With a population of only 800 people, the birds around and above the miniature island of Mexcaltitán may be the majority party.
Man o’ wars, a dark seabird with a long, forked tail, line up along cables strung between pastel-painted buildings. On a strip of land just asea of the village’s main wharf, pelicans assemble. And herons, with their curving necks and stick-thin legs, perch atop wooden fences between the mangroves that surround the island, keeping guard.
Some 1,000 years ago, it was a heron that, according to legend, first drew ancestral Mexicans to this spot of land in a lake by the country’s Pacific coast. Migrating Nahuas, an indigenous people, chose to settle there after seeing the bird in the center of the island with a snake clutched in its beak — a vision they interpreted as a sign from their patron god, Huitzilopochtli.
Today, believers of that story have another name for the island: Aztlán, the mythical homeland of the Aztec people, and from where they departed before founding a second capital in a lake, this one in the center of the country and now known as Mexico City.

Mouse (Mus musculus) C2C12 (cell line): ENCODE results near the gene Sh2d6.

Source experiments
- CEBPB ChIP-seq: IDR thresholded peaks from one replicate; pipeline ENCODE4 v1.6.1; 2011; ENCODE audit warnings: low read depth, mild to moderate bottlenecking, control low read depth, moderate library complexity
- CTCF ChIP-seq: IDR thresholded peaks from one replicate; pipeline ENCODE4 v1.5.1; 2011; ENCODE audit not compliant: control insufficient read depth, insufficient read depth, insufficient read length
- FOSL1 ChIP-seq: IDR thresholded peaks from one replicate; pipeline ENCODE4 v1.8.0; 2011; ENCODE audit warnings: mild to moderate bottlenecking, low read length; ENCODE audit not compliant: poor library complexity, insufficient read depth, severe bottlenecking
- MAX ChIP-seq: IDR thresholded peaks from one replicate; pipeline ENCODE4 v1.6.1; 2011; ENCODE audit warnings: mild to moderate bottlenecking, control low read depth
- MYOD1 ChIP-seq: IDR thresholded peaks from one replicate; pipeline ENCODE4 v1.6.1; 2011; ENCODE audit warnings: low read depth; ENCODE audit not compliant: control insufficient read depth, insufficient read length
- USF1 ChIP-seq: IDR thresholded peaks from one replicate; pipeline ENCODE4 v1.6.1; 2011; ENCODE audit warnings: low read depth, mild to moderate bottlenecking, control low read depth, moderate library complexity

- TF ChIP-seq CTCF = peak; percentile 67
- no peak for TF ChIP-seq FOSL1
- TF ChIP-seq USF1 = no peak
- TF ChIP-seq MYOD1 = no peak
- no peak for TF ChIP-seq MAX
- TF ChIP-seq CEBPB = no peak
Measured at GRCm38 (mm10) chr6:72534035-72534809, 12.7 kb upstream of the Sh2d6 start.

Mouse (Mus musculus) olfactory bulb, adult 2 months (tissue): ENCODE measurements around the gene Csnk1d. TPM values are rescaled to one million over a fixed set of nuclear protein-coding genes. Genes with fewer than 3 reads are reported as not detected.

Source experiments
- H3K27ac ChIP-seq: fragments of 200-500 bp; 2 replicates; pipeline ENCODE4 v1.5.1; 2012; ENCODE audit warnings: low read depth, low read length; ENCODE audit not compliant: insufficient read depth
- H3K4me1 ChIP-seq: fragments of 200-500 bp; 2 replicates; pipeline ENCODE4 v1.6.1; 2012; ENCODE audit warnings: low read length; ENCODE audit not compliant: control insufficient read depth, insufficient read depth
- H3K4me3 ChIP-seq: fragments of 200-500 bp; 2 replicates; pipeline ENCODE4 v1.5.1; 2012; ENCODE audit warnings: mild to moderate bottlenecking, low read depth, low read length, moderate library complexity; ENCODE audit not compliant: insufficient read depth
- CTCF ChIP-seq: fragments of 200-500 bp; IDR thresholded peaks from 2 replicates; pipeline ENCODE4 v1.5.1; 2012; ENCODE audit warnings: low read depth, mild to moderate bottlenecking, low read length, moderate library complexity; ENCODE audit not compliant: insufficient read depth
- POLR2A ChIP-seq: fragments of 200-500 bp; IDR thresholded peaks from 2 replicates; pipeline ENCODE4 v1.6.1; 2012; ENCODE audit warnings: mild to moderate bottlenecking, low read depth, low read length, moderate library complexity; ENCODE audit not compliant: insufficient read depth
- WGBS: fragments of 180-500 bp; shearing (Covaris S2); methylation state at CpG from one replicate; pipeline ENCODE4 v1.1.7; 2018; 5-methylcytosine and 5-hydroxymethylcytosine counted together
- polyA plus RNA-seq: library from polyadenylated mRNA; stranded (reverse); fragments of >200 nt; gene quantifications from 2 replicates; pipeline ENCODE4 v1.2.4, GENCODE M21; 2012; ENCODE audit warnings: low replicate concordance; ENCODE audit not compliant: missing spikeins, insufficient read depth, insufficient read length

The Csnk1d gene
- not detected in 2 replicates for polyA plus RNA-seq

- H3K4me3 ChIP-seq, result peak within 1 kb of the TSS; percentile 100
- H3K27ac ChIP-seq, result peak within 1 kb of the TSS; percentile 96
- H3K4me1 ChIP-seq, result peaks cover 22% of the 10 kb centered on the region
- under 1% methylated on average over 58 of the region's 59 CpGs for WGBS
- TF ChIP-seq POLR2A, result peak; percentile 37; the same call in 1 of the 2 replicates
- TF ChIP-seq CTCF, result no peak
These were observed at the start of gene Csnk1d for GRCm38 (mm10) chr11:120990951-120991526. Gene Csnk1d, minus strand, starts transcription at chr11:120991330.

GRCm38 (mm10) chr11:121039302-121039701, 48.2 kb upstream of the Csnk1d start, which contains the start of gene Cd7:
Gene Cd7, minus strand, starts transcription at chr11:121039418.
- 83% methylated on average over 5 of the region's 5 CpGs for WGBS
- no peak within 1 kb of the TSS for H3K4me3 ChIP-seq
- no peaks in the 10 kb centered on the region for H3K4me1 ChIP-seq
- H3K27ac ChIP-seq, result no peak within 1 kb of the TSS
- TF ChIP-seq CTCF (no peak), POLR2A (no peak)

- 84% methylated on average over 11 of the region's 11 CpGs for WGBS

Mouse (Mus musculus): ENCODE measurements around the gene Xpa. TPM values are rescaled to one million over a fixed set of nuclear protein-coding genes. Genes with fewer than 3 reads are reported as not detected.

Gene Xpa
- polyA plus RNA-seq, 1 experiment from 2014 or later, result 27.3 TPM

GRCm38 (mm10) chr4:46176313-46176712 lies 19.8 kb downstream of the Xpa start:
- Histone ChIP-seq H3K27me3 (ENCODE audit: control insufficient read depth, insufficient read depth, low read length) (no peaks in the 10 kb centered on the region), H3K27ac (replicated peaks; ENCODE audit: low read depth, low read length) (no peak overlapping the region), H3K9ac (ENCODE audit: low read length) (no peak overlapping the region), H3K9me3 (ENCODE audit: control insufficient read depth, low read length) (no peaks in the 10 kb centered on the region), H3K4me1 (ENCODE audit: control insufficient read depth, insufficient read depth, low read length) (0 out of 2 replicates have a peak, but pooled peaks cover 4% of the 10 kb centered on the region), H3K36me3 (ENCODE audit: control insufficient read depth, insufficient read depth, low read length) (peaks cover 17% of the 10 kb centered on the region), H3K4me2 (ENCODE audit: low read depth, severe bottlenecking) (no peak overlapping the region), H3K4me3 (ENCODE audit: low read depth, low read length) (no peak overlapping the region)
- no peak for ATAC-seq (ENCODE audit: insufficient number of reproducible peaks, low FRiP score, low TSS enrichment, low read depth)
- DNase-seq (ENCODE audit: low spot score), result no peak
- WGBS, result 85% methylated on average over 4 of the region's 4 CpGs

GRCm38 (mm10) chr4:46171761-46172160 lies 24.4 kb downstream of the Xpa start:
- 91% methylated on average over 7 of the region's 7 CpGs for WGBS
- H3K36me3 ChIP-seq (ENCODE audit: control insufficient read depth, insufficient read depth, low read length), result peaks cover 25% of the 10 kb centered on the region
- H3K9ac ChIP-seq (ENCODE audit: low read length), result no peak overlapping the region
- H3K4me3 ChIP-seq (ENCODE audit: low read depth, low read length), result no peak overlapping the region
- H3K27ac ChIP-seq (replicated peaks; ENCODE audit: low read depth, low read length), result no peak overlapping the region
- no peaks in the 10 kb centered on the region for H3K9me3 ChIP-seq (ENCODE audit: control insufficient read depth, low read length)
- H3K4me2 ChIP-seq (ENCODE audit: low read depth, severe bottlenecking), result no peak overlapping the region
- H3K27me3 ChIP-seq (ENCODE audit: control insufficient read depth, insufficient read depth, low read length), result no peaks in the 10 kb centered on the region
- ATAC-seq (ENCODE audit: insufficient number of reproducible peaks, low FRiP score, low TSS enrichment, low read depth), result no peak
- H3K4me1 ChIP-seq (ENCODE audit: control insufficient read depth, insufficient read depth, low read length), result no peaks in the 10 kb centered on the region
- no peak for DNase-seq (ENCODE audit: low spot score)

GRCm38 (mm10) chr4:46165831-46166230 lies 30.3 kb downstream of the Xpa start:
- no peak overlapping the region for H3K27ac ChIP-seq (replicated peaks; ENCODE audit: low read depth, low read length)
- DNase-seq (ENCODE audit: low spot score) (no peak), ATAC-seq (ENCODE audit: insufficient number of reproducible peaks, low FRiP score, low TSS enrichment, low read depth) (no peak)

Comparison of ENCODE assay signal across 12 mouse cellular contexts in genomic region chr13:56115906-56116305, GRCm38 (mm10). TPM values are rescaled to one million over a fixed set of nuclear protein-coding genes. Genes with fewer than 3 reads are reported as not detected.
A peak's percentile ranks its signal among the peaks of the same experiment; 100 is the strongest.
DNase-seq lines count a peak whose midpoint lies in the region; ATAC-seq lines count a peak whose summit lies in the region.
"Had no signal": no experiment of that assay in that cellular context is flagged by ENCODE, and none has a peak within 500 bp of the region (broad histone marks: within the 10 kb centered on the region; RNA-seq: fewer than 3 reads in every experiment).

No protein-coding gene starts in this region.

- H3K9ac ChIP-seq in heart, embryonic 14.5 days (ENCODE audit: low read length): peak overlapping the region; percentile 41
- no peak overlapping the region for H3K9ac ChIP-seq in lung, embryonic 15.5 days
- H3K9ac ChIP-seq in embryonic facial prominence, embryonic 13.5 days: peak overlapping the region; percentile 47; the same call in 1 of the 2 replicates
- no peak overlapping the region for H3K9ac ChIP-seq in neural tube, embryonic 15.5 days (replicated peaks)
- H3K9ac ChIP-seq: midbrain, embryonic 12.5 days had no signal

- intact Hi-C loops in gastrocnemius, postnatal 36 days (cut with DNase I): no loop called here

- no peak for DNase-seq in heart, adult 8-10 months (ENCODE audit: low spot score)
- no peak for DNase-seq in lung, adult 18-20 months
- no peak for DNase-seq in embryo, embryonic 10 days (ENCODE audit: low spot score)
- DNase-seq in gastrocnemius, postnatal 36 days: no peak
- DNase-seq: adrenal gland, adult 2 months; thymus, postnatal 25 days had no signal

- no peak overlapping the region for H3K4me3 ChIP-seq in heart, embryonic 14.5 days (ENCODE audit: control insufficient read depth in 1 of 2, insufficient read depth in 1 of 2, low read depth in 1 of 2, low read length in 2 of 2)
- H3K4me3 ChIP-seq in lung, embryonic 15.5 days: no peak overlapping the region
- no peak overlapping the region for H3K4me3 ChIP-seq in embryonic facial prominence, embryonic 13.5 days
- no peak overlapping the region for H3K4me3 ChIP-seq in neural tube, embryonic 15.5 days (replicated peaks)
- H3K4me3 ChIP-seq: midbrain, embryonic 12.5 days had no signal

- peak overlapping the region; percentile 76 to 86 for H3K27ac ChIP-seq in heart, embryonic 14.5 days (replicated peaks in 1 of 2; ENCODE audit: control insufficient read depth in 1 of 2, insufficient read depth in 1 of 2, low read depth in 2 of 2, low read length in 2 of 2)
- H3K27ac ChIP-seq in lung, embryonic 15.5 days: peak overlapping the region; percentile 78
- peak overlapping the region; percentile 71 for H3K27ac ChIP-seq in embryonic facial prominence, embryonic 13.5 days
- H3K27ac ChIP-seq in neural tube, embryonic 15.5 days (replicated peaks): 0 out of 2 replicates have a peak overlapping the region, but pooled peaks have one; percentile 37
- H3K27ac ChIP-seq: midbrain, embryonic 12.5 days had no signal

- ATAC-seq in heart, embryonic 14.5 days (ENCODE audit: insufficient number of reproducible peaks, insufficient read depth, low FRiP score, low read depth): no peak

While there is no archaeological certainty around the island’s claim to lore — and the land has never been formally excavated — it’s an undisputed point of pride for Mexcaltitán’s inhabitants, who still live by some pre-Hispanic customs. It’s also now at the center of an economic development project that’s fueling a transformation in the town aimed at a more modern set of wayfarer.
Read more: yahoo